- Rate Movie[Total: 5 Average: 3.4]
- Directed By: Roger Donaldson
- Written By: David Self, Ernest R. May
- Release Date: December 22, 2000
- Domestic Distributor: New Line
- Cast: Kevin Costner, Bruce Greenwood, Steven Culp
Box Office Info:
|Budget: $80 million||Financed by: Beacon Pictures; New Line|
|Domestic Box Office: $34,592,089||Overseas Box Office: $31,987,801|
During its rocky development, Thirteen Days went through three studios and had more than eight A-list directors attached at various points. The only fixed players to this project from the start of development were Beacon Pictures’ Chairman Armyan Bernstein and Kevin Costner. Lawrence Kasdan was the first director tapped, but he bowed out to direct what would become the box office flop Mumford. Beacon had a first-look deal at Universal, where the studio would shoulder 40% of the budget for domestic rights and Beacon owns international rights. Phil Alden Robinson was brought on to direct and Universal was initially high on the project, but eventually wanted to slash the budget. Universal bailed on the project in December 1998. Armyan Bernstein then took Thirteen Days over to Sony. Numerous studios were interested in the project, including New Line, but Bernstein had a good relationship with Sony after they handled the Beacon co-production Air Force One (1997).
Sony execs were also enthusiastic about the project and script, but things began to sour when Phil Alden Robinson left because of creative differences. Sony then wanted Martin Campbell to direct, who had just helmed The Mask of Zorro for the studio, but he also left after creative differences. Sony began to question the movie’s commercial appeal to younger auds and overseas markets and the project was soon dead at Sony.
After Sony dropped the pic, Universal once again had the right for first look dibs, but they passed. Bernstein then took it over to New Line and production president Michael De Luca immediately greenlit the pic. The budget for Thirteen Days was $80 million and New Line covered 40% and handled domestic distribution and Beacon covered 60% and owned international rights. Beacon mitigated their risk by selling off international markets to distributors. Francis Ford Coppola was expected to direct, but he too exited the picture. Roger Donaldson, who had directed Costner in No Way Out (1987) was hired and Thirteen Days finally made it in before the cameras.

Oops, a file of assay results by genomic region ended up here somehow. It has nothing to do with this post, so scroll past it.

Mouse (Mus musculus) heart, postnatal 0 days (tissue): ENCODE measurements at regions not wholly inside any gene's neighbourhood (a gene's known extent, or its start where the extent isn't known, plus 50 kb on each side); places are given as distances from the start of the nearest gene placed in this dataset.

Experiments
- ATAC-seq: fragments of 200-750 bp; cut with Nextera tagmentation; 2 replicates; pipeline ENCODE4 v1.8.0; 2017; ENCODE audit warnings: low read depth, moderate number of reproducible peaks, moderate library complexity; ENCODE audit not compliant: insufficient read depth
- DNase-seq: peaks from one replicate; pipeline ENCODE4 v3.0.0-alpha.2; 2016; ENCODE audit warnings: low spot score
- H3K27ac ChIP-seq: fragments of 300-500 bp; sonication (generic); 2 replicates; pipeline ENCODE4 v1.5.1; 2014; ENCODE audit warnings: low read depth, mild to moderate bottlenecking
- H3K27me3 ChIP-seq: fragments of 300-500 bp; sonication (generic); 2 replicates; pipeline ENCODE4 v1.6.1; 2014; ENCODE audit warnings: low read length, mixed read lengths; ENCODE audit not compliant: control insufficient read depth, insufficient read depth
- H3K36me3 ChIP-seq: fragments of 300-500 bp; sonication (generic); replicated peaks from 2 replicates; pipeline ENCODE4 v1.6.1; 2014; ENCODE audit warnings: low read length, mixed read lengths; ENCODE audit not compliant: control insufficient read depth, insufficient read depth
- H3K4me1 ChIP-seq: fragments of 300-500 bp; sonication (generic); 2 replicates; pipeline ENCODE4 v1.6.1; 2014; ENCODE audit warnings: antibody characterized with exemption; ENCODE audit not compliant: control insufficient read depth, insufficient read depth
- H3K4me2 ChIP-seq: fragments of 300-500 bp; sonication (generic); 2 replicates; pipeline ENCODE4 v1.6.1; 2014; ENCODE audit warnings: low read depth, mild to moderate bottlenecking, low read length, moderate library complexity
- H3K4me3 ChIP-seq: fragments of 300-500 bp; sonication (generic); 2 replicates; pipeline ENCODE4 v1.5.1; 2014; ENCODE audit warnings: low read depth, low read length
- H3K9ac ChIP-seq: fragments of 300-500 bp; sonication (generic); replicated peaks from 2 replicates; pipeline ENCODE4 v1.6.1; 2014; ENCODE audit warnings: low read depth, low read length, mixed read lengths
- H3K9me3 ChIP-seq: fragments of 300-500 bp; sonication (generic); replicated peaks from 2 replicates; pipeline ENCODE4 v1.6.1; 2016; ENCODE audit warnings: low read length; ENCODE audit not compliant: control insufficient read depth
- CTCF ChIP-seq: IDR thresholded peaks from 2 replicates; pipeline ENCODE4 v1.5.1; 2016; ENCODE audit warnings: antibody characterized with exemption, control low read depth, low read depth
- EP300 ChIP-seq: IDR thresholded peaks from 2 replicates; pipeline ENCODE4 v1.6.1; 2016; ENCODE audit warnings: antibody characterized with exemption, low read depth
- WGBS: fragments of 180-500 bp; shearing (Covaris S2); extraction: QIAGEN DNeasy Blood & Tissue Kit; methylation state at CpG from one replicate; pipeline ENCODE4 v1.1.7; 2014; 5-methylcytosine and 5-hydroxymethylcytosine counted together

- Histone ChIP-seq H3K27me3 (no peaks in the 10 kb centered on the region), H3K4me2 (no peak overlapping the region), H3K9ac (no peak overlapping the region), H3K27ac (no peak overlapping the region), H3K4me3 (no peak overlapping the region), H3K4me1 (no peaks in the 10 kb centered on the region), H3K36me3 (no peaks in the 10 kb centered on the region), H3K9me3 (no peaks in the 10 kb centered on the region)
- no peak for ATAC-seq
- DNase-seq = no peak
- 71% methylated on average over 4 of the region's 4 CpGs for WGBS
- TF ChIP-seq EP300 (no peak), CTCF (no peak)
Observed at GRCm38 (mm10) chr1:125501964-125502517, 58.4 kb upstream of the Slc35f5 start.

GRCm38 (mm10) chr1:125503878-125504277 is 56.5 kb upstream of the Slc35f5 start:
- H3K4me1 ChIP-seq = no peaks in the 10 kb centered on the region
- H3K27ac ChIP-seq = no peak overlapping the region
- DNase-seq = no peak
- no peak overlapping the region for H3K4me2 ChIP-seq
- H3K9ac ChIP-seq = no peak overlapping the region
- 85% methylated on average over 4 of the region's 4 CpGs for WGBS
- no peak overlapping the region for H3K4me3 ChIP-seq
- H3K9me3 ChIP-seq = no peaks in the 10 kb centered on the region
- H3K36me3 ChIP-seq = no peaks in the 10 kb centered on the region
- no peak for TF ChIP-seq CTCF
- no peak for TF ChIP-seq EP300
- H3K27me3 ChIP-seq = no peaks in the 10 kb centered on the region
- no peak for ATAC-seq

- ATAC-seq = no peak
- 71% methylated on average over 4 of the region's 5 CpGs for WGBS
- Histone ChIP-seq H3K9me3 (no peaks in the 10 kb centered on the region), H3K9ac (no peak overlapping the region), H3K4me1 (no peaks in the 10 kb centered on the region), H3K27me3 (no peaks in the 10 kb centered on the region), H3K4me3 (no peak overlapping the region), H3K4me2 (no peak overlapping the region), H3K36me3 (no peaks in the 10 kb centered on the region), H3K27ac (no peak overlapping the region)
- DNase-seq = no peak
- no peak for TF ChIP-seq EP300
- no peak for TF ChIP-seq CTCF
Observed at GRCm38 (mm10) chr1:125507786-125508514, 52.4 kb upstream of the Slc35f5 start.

New Line first dated Thirteen Days for a wide release over the very crowded Christmas frame on December 22, but just a few weeks before it was set to open, the mini-major announced on December 5 that the movie would be pushed back to January 12 for a wide bow. Thirteen Days would have a limited release on December 22 for Oscar consideration. Costner’s career had hit a major cold streak and he had toplined three critical stinkers in a row — The Postman (1997), Message in a Bottle (1999) and For Love of the Game (1999) — but reviews for Thirteen Days were solid. The movie was completely shut out by the awards circuit.
New Line booked Thirteen Days into 8 locations, where it was mostly ignored with a $46,668 weekend gross and a poor $5,833 per screen average. For its wide expansion on January 12, it bowed against Save The Last Dance, Double Take, Antitrust and the wide expansion of Finding Forrester. It struggled with $9,768,899 — placing #4 for the weekend led by Save the Last Dance. Thirteen Days attracted an older audience and was expected to leg out over the upcoming weeks and the exit poll response was strong with an A- cinemascore. It dipped 38.2% the following frame to $6,037,680 and continued to post modest weekly declines — but the domestic run closed with a very disappointing $34,592,089. New Line would see returned about $18.9 million after theaters take their percentage of the gross, which would not even cover their P&A expenses.
Overseas results were predictably soft, considering the subject matter was tailored for American auds and it cumed $31.9 million across numerous distributors.
Just a few days after Thirteen Days‘ disappointing wide release opening, on January 17 2001, New Line Cinema production president Michael De Luca was fired after a terrible 2000 for the mini-studio. His firing was because of major money losers like Little Nicky and Thirteen Days and the ever rising costs of their problem picture Town & Country which had yet to be released. Most people expected him to be fired back in 1998, when at an A-List pre-Oscar party at the William Morris Agency President Arnold Rifkin’s home, he took off his pants in front of the party and received oral sex and was thrown off the premises. Lack of indiscretion aside, it was a few high profile flops that did him in.